Patients with serum K < 6 mEq/L and no ECG abnormalities may respond to diminished K intake or stopping K-elevating drugs. The addition of a loop diuretic enhances renal K excretion as long as volume depletion is not present.
Na polystyrene sulfonate in sorbitol can be given (15 to 30 g in 30 to 70 mL of 70% sorbitol po q 4 to 6 h). It acts as a cation exchange resin and removes K through the GI mucosa. Sorbitol is administered with the resin to ensure passage through the GI tract. Patients unable to take drugs orally because of nausea or other reasons may be given similar doses by enema. Enemas are not as effective at lowering K in patients with ileus. Enemas should not be used if acute abdomen is suspected. About 1 mEq of K is removed per gram of resin given. Resin therapy is slow and often fails to lower serum K significantly in hypercatabolic states. Because Na is exchanged for K when Na polystyrene sulfonate is used, Na overload may occur, particularly in oliguric patients with preexisting volume overload.
Moderate to severe hyperkalemia
Serum K between 6 and 6.5 mEq/L needs prompt attention, but the actual treatment depends on the clinical situation. If no ECG changes are present and renal function is intact, maneuvers described previously are usually effective. Follow-up serum K levels are needed to ensure that the hyperkalemia has been successfully treated. If serum K is >6.5 mEq/L, more aggressive therapy is required. Administration of regular insulin 5 to 10 units IV is followed immediately by or administered simultaneously with rapid infusion of 50 mL 50% glucose. Infusion of 10% D/W should follow at 50 mL/h to prevent hypoglycemia. The effect on serum K peaks in 1 h and lasts for several hours.
If ECG changes include the loss of P-wave or widening of the QRS complex, treatment with IV Ca as well as insulin and glucose is indicated; 10 to 20 mL 10% Ca gluconate (or 5 to 10 mL 22% Ca gluceptate) is given IV over 5 to 10 min. Ca antagonizes the effect of hyperkalemia on cardiac muscle. Ca should be given with caution to patients taking digoxin because of the risk of precipitating hypokalemia-related arrhythmias. If the ECG shows a sine wave pattern or asystole, Ca gluconate may be given more rapidly (5 to 10 mL IV over 2 min). CaCl can also be used but can be irritating to peripheral veins and cause tissue necrosis if extravasated. CaCl should be given only through a correctly positioned central venous catheter. The benefits of Ca occur within minutes but last only 20 to 30 min. Ca infusion is a temporizing measure while awaiting the effects of other treatments or initiation of hemodialysis and may need to be repeated.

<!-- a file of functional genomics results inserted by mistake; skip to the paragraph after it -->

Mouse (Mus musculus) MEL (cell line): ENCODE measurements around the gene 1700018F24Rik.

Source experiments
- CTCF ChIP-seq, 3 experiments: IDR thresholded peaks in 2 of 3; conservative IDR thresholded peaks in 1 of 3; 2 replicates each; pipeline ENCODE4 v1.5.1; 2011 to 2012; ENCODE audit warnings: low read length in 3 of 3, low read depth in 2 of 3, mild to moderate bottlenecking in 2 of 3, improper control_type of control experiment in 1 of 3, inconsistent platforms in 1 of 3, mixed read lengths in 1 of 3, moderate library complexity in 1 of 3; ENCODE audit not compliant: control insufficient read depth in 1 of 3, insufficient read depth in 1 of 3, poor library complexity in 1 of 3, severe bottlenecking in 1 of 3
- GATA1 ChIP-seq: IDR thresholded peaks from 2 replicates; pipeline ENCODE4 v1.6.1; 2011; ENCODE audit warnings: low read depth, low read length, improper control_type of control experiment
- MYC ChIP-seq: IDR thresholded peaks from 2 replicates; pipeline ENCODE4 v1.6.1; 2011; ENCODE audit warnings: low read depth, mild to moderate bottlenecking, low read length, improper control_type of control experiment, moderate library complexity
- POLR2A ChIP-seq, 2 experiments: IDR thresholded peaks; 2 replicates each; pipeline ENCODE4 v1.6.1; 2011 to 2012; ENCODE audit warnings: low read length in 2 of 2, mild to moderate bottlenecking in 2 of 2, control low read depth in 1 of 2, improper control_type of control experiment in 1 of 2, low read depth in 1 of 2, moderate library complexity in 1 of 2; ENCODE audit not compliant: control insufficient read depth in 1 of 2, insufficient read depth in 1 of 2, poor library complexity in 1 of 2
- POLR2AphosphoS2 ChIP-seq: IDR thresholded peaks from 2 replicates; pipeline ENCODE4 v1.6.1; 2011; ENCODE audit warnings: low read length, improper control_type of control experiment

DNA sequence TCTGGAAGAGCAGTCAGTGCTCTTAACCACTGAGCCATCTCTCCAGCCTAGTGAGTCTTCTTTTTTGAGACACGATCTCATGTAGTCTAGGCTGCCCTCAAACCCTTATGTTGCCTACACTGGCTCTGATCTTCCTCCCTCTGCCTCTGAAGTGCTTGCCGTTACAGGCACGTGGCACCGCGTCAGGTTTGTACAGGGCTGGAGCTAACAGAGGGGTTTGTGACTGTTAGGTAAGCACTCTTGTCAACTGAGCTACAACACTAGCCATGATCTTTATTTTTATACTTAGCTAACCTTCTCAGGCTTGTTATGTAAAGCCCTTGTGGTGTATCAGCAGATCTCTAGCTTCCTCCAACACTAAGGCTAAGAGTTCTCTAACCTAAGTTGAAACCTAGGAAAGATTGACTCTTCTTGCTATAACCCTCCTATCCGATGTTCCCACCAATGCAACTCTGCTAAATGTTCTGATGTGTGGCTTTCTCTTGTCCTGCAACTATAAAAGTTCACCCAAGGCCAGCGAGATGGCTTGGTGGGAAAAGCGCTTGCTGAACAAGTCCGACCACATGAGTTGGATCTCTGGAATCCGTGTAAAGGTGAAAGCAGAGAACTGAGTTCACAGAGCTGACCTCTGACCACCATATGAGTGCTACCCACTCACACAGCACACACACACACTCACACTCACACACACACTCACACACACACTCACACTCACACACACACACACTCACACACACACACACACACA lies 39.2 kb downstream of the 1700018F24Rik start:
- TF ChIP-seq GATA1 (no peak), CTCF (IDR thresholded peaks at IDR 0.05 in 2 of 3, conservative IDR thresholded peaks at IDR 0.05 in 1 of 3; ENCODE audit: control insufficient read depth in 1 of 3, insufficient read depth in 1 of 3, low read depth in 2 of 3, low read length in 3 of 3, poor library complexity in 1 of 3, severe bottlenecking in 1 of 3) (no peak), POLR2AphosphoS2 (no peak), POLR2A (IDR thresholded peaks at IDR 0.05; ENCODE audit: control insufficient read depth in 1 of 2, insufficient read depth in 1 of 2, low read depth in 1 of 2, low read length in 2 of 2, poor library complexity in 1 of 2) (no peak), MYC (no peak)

A high-dose β2-agonist, such as albuterol 10 to 20 mg inhaled over 10 min (5 mg/mL concentration), can lower serum K by 0.5 to 1.5 mEq/L and may be a helpful adjunct. The peak effect occurs in 90 min. However, β2-agonists are contraindicated in patients with unstable angina and acute MI.
Administration of IV NaHCO3 is controversial. It may lower serum K over several hours. Reduction may result from alkalinization or the hypertonicity due to the concentrated Na in the preparation. The hypertonic Na that it contains may be harmful for dialysis patients who also may have volume overload. When given, the usual dose is 45 mEq (1 ampule of 7.5% NaHCO3) infused over 5 min and repeated in 30 min. HCO3 therapy has little effect when used by itself in patients with severe renal insufficiency unless acidemia is also present.
In addition to strategies for lowering K by shifting it into cells, maneuvers to remove K from the body should also be done early in the treatment of severe or symptomatic hyperkalemia. K can be removed via the GI tract by administration of Na polystyrene sulfonate (see Electrolyte Disorders: Mild hyperkalemia) or by hemodialysis. Hemodialysis should be instituted promptly after emergency measures in patients with renal failure or when emergency treatment is ineffective. Dialysis should be considered early in patients with end-stage renal disease and hyperkalemia because they are at increased risk of progression to more severe hyperkalemia and serious cardiac arrhythmias. Peritoneal dialysis is relatively inefficient at removing K.
Last full review/revision May 2009 by James L. Lewis, III, MD